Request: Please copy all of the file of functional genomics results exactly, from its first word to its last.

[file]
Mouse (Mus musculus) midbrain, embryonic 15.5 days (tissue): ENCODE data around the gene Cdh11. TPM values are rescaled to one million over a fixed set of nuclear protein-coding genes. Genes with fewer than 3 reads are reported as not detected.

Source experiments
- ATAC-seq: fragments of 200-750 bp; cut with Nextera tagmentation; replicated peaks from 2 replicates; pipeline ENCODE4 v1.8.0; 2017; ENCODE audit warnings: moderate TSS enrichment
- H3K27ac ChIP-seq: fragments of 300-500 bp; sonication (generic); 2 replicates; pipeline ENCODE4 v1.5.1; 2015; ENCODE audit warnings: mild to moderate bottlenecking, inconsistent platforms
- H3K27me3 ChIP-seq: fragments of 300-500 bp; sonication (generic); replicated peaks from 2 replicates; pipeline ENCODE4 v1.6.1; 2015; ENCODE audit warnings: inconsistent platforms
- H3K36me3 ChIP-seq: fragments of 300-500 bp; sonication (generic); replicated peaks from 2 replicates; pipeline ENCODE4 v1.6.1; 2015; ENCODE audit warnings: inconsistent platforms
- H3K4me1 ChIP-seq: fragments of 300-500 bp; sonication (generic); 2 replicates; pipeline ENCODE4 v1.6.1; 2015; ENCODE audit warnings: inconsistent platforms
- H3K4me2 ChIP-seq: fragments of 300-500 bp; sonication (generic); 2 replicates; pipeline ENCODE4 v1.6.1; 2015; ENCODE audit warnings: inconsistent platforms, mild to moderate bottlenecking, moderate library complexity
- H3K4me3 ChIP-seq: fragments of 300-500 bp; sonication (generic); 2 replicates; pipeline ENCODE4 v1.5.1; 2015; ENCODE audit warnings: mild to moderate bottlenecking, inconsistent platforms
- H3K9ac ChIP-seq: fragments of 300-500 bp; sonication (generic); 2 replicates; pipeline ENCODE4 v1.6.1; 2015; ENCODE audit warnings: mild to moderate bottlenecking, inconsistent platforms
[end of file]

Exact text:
Mouse (Mus musculus) midbrain, embryonic 15.5 days (tissue): ENCODE data around the gene Cdh11. TPM values are rescaled to one million over a fixed set of nuclear protein-coding genes. Genes with fewer than 3 reads are reported as not detected.

Source experiments
- ATAC-seq: fragments of 200-750 bp; cut with Nextera tagmentation; replicated peaks from 2 replicates; pipeline ENCODE4 v1.8.0; 2017; ENCODE audit warnings: moderate TSS enrichment
- H3K27ac ChIP-seq: fragments of 300-500 bp; sonication (generic); 2 replicates; pipeline ENCODE4 v1.5.1; 2015; ENCODE audit warnings: mild to moderate bottlenecking, inconsistent platforms
- H3K27me3 ChIP-seq: fragments of 300-500 bp; sonication (generic); replicated peaks from 2 replicates; pipeline ENCODE4 v1.6.1; 2015; ENCODE audit warnings: inconsistent platforms
- H3K36me3 ChIP-seq: fragments of 300-500 bp; sonication (generic); replicated peaks from 2 replicates; pipeline ENCODE4 v1.6.1; 2015; ENCODE audit warnings: inconsistent platforms
- H3K4me1 ChIP-seq: fragments of 300-500 bp; sonication (generic); 2 replicates; pipeline ENCODE4 v1.6.1; 2015; ENCODE audit warnings: inconsistent platforms
- H3K4me2 ChIP-seq: fragments of 300-500 bp; sonication (generic); 2 replicates; pipeline ENCODE4 v1.6.1; 2015; ENCODE audit warnings: inconsistent platforms, mild to moderate bottlenecking, moderate library complexity
- H3K4me3 ChIP-seq: fragments of 300-500 bp; sonication (generic); 2 replicates; pipeline ENCODE4 v1.5.1; 2015; ENCODE audit warnings: mild to moderate bottlenecking, inconsistent platforms
- H3K9ac ChIP-seq: fragments of 300-500 bp; sonication (generic); 2 replicates; pipeline ENCODE4 v1.6.1; 2015; ENCODE audit warnings: mild to moderate bottlenecking, inconsistent platforms